Athletes & Recovery
Competing, intense workouts, and extra conditioning helps athletes stay in shape. However, it’s important to supplement training with recovery in order to avoid preventable injuries.
Athletic Injuries are Synonymous with Sports
It doesn’t matter if you are collegiate athlete, professional athlete, or participate in sports for leisure, injuries coincide with athletics.
While some sports have higher risk of injury, overexertion or hyperextensions are common when doing a repetitive motion. Other times, tired or weak joints can promote injury.
Here are the most common athletic injuries:
- Sprains: Not a particularly serious injury but extremely common, a sprain is the stretching or tearing of ligaments. While any ligament can be sprained, the most common location is an ankle. Mild sprains are treated at-home with rest, ice, compression, and elevation. However, severe sprains can require surgery in order to repair a torn ligament.
- Knee Injury: While knee injuries could include a variety of diagnosis, this joint is often injured during physical activity. Anything that interferes with how the knee joint moves while can result in overstretching, or tearing muscles or tissues in the knee.
- Swollen muscles: While swelling is a natural reaction to help protect an injured part of the body, this can result in pain or discomfort.
- Achilles tendon rupture: Located on the back of the ankle, this thin tendon can break or rupture which leads to severe pain.
- Fracture: Broken bones are most common in sports such as football, basketball, rugby, and are also experienced by marathon runners.
- Dislocations: A dislocation happens when a bone is forced out of its socket, symptoms for this injury include pain and swelling.
Overuse, unbalanced training, and improper rehabilitation often leads to these common injuries among athletes. However, there are ways that athletes can take charge of their recovery, and work to prevent injury.
Benefits of Compression Therapy
Knowing that you are training and competing with risk of injury, there are things that can be done as a preventative measure or to promote recovery. By implementing a well rounded fitness plan with elements of strength, cardio, and flexibility training along with alternating exercise you can decrease your risk of injury. Also, taking the time to stretch and rest between workouts or training sessions will help your body recover, reducing injury risk.
However, many athletes are also adding compression therapy to their recovery routine. Basically, compression therapy is applying a “squeeze and release” method to a muscle group. Repetitive compression aids to reduce swelling as well as tissue damage because it increases blood flow to specific parts of the body.
It’s suggested that athletes of any age apply compression therapy for 10-30 minutes after a workout or training exercise to quickly deliver oxygen to muscle cells. In theory, this aids in athletic endurance and increases performance.
Here are additional benefits of compression as it relates to athletic recovery:
- Flushing lymphatic fluids and lactic acids which can cause pain
- Improving circulation
- Decrease recovery time
- Prevent muscle soreness
- Pain relief
- Increases flexibility
- Decreases fatigue
Cold Therapy Machine
Another way to recover is using a cold therapy machine or utilizing cryotherapy. The science and benefits behind cold therapy are similar to compression therapy. Cryotherapy aids in muscle soreness and decreases swelling.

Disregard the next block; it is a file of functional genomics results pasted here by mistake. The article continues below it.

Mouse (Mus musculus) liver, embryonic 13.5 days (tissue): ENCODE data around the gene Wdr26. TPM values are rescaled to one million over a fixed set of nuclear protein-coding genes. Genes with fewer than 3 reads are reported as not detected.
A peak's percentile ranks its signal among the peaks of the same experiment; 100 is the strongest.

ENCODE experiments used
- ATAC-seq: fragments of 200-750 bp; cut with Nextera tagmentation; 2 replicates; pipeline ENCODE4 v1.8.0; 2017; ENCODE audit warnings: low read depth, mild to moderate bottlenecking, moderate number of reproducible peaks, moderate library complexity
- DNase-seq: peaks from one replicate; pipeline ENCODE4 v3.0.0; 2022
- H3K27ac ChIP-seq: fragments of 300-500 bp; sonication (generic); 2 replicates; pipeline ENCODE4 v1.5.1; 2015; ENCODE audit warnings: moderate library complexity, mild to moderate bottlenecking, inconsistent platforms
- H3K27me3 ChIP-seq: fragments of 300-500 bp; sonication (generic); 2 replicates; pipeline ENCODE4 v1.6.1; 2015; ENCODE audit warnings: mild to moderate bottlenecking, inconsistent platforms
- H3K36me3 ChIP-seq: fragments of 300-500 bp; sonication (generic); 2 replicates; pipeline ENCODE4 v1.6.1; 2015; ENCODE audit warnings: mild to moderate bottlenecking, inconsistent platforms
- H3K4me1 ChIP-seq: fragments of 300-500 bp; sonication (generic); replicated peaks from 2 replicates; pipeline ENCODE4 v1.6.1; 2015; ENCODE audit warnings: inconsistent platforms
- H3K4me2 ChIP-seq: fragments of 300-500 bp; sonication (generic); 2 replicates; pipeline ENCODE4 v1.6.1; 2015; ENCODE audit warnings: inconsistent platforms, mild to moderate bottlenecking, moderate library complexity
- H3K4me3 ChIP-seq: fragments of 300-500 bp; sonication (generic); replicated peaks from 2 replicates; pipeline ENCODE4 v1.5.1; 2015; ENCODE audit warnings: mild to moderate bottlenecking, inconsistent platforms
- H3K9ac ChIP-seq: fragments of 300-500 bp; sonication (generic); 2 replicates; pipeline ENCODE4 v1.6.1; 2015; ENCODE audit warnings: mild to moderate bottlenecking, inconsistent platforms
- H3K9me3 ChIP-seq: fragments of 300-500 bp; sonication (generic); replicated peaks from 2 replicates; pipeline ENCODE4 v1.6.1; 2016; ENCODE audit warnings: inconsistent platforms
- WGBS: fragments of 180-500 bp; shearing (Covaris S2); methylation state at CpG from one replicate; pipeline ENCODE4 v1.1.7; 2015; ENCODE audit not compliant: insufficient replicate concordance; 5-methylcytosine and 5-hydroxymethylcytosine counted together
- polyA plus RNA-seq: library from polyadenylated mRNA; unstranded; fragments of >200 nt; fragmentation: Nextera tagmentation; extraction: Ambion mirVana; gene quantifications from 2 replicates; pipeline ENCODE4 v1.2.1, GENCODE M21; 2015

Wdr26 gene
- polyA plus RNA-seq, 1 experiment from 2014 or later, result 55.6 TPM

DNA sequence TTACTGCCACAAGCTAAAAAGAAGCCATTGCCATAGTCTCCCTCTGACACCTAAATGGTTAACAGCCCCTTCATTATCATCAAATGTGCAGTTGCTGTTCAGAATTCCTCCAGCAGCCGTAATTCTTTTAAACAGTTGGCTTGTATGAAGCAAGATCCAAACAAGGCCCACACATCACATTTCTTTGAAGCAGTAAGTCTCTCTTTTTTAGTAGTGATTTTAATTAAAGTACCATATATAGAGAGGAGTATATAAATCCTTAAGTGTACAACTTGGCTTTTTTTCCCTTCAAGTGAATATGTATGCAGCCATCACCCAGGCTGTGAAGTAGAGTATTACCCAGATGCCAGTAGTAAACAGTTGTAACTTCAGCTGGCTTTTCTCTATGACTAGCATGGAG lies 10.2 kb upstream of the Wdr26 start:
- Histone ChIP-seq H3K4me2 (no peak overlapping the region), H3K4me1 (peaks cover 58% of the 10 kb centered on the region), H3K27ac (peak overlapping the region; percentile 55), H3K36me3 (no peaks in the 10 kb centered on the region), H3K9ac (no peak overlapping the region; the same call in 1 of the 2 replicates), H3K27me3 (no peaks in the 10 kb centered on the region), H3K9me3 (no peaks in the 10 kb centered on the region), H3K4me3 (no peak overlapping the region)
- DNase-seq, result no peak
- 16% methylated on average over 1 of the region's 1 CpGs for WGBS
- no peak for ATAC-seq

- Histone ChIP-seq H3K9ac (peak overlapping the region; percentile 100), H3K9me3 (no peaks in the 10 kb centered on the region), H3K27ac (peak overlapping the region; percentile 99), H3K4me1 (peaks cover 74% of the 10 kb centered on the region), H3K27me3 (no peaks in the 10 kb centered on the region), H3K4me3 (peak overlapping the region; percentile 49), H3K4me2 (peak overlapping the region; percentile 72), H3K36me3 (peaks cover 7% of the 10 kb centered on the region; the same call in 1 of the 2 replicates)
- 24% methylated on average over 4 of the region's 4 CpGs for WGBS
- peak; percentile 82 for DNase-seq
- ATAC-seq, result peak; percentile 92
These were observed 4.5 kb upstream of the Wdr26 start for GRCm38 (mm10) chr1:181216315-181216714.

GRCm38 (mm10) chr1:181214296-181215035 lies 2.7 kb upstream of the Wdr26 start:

Cold therapy restricts blood vessels, which decreases blood flow, which decreases muscle spasms, inflammation, soreness, and cramps.
While cold therapy provides great recovery benefits for athletes, there are also drawbacks. For example, ice baths are only an option at home or in a hotel if traveling. While in a stadium setting, it’s easy to locate ice to apply an ice pack to an injured area, but for athletes on the road or at a gym, ice isn’t always convenient.
This is why gel packs are a great solution to cryotherapy. This doesn’t require water or ice, which is messy, and allows for cold therapy from anywhere.
Cold and compression therapy work well for recovery separately, however combining the two methods together has further benefits. Studies find that when active compression is coupled with cold therapy, it results in increased blood flow, and decreased swelling, edema, and muscle spasms. Applying ice or cold to your injury also makes recovery less painful and more comfortable.
There are additional ways athletes can recover between workouts. Hydration is a main tool used to help athletes to recover. Dehydration causes muscles to not repair themselves. The American College of Sports Medicine recommends drinking 16 to 24 ounces of fluid per pound during a training session.
Foods also play a role in athletic recovery, eating healthy foods can keep athletes from being deprived of nutrients. In addition, minimize processed foods as well as alcohol and tobacco usage.
Leg Compression Therapy
Even with hydration and eating a well balanced diet, lactic acid buildup is common after an intense workout. Leg pain and tingling caused by lactic acid and is caused by muscle fatigue.
One way to combat the pain and discomfort associated with lactic acid buildup is to apply leg compression therapy. However, by participating in leg compression therapy for a half hour after a workout, many athletes can begin to feel a difference.
There are several options when shopping for leg compression devices. There are compression socks, which are typically made for long-term wear. There are also full leg compression sleeves that provide coverage from the foot, all the way up the leg.
However, PowerPlay makes portable, lightweight leg compression devices that also include cold packs to combine cryotherapy with compression. This makes it easy for athletes to recover at home, on the road, or the sidelines.